Contracts, Coercion, and Condo Boards: A Reply to Stuart Burns*
I thank Stuart Burns for
his critical essay and Geoffrey Klempner for publishing this reply.
A reminder of context is
in order. The question of the moral justifiability of "redistributing"
resources looms on the horizon of any exploration of the ethical dimension
of offering the redistributionist benefit. Therefore, even if Professor
Wolff did not intend to justify redistributionism in the original paper on
which Dr. Klempner invited me to comment, failure of justification leaves
the exploration suspended midair. Thinking that was a point worth making,
I accepted rather than declined the invitation to comment. Now to Mr.
Mr. Burns finds in
Professor Wolff's argument a fallacious shift from the observation of
fact, "A has fewer resources than B," to the normative claim, "A is
*disadvantaged* with respect to B." From there it is no great leap to "A
ought not to be disadvantaged" and perhaps "A ought to have no fewer
resources than does B." Exposing that fallacy, however, and the
egalitarianism that Professor Wolff presupposes are not central to my case
against redistribution. My point has been that if B is *not responsible*
for A's being disadvantaged, then C, D, E, ... n (severally, or calling
themselves "society") have no warrant for picking B's pocket to improve
Mr. Burns seems to be of
two minds about "implied social contract." He suggests it, retracts it,
and then gingerly defends it by speculating about what governmental
employees think. That is, if they think they have an obligation to provide
the services for which taxes are collected, Mr. Burns's argument seems to
be, a contract of some sort must be in force, perhaps social, perhaps
implicit. "I would love to see an argument," he writes, "that explains why
the many social obligations that we all readily accept do not demonstrate
the existence of an implied contract." The short answer is that "ready
acceptance" is not a reliable guide to what obligations we do, or do not,
have. Now for the longer one.
Once we stipulate what we
mean by a word, we may not equivocate. If we use the word "contract" to
refer to arrangements whereby we voluntarily deploy our resources or put
our property at risk in the expectation of mutual gain, then we may not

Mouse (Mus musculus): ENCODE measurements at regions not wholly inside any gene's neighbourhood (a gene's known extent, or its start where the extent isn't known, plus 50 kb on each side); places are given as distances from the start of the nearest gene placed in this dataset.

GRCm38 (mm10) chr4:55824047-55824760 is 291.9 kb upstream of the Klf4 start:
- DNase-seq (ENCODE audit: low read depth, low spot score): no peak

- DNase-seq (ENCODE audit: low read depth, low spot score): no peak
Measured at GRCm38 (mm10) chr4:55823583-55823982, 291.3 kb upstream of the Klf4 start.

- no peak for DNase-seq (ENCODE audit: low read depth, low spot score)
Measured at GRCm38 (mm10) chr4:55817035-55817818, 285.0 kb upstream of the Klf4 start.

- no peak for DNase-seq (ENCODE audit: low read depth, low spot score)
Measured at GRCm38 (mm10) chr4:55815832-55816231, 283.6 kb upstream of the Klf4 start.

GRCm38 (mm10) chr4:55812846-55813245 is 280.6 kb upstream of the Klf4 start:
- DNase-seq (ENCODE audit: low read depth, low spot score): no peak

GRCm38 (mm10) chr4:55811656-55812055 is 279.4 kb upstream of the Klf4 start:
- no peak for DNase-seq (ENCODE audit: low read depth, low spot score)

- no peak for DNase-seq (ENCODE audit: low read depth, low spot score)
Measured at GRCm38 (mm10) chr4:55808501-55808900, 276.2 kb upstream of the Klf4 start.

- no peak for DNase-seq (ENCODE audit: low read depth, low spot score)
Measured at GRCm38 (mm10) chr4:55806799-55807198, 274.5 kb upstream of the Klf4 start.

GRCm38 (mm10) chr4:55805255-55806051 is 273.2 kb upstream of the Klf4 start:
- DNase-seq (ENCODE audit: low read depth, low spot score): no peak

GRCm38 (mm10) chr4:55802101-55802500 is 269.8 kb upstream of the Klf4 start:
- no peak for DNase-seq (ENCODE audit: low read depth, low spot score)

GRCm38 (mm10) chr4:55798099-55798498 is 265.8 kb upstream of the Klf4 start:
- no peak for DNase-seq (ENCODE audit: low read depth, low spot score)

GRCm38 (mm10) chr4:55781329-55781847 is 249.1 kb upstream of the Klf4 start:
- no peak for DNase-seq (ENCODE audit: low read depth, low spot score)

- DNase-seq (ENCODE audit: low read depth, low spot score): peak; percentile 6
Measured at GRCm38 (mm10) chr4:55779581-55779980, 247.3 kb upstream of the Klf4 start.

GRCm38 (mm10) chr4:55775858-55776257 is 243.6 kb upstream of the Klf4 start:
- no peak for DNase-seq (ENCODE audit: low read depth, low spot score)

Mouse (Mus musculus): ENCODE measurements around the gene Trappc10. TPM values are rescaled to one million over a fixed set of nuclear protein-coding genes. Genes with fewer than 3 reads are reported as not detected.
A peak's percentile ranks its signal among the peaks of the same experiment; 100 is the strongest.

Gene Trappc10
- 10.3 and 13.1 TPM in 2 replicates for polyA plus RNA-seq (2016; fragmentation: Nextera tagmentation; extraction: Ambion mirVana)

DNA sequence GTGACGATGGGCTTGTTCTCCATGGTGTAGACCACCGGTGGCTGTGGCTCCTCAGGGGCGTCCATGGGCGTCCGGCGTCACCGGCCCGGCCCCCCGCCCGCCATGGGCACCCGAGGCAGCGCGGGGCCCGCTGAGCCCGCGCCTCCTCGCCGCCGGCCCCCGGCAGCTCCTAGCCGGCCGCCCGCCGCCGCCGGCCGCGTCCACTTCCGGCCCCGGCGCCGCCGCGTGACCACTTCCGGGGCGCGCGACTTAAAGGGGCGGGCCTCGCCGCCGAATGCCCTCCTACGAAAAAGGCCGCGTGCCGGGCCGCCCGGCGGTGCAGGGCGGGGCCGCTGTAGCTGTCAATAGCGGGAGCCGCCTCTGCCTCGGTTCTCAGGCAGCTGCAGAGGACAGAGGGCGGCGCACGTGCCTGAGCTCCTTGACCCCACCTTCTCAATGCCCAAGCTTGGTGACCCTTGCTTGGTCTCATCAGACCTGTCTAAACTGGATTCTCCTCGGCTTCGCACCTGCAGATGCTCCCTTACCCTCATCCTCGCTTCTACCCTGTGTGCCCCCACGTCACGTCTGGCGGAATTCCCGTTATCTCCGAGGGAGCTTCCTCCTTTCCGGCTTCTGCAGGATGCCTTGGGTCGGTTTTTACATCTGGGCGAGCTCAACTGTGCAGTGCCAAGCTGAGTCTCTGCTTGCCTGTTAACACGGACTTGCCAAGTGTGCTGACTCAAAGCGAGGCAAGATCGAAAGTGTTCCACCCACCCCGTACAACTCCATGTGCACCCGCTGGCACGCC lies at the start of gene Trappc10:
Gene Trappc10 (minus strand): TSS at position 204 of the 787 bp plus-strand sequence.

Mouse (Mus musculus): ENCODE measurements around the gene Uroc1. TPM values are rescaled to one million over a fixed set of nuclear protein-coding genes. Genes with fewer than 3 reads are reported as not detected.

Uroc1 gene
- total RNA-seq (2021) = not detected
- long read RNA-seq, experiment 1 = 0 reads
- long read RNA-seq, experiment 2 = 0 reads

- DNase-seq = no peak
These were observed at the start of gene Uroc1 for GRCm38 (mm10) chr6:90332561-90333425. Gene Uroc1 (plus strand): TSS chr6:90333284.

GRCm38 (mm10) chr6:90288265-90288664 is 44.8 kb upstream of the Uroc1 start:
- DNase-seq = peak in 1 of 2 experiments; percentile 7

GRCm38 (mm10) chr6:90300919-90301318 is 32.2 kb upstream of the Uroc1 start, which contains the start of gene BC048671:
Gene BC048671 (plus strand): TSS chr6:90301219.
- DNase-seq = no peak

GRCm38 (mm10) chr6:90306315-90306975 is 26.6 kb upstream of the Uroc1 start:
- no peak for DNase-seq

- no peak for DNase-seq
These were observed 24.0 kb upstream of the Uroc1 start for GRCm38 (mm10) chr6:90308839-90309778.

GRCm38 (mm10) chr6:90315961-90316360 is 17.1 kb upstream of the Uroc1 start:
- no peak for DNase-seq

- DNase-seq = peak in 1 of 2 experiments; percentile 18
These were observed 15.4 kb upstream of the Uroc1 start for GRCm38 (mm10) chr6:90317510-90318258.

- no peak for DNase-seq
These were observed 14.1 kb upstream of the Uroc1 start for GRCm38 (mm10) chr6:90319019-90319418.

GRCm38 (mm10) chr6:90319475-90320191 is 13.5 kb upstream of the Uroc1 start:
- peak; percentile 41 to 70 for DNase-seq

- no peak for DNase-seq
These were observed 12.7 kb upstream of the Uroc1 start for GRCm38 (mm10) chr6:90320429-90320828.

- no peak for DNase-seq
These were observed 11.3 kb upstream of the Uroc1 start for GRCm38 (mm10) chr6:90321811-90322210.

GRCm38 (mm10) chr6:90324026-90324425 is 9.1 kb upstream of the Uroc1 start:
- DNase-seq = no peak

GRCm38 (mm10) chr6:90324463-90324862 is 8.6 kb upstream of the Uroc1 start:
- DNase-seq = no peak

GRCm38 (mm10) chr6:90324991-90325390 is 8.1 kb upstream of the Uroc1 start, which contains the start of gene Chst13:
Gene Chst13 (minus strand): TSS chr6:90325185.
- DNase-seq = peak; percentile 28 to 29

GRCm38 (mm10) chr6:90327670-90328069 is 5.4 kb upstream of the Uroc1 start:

also use that word to refer to arrangements wherein we do not do these
Some contracts may be no
more than promises and signaled by a simple handshake. Not every human
relationship, however, implies a contract. Nor is every set of mutual
expectations. For example, a gentleman named Vinny may drop by my store on
Tuesdays expecting to collect payment for "protection services." Our
relationship, however, is neither social nor contractual, but anti-social
and criminal. Freedom from Vinny's violence does not cost him anything to
"provide," so I owe him nothing in exchange for refraining from
threatening me. By intending to charge me for what is mine by right he
repudiates the moral point of view.
We ought not, then,
stretch the word "contract" to cover both my financial relationship to
Vinny and my financial relationship to, say, my bodyguard. Philosophers
seek clarity in their efforts to understand. They undermine that goal when
they equivocate, that is, use one word to refer to two radically different
things, for example, a moral principle and its violation.
Continued," I distinguished between moral ownership and mere physical
possession. Along the same lines I distinguish between morally enforceable
coercion and the initiation of force. When I am forced to fulfill an
obligation on which I am reneging, I may *feel* just as I would were
someone to initiate force against me. The sources of those similar
feelings, however, are categorically different, morally speaking. The
failure to see the difference signals the absence of the moral point of
Mr. Burns is inclined,
albeit reluctantly, to conclude that society requires that some
individuals impose their decisions on others, much as Vinny imposes his on
me. Such is the perennial anti-libertarian suspicion, and I commend Mr.
Burns for airing it candidly. Nourishing it, however, is the
presupposition that society is an agent apart from its constituent
members, one that faces moral choices that they do not.
So when Mr. Burns refers
causally to "collective decision-making," I am not sure what the word
"collective" is doing. His decision, mine, and that of others to carry on
this dialogue, for example, do not fuse into a "collective decision."
Similarly, therefore, there cannot be any "collective decision to be
charitable" (on which more presently).
To impose a decision by
initiating force is to impose a cost. It is forcibly to divert scarce
resources into paths that the owner does not prefer, thereby retarding or
altogether frustrating the achievement of his goals. My moral intuitions
suggest that the would-be imposer is obliged to justify his prospective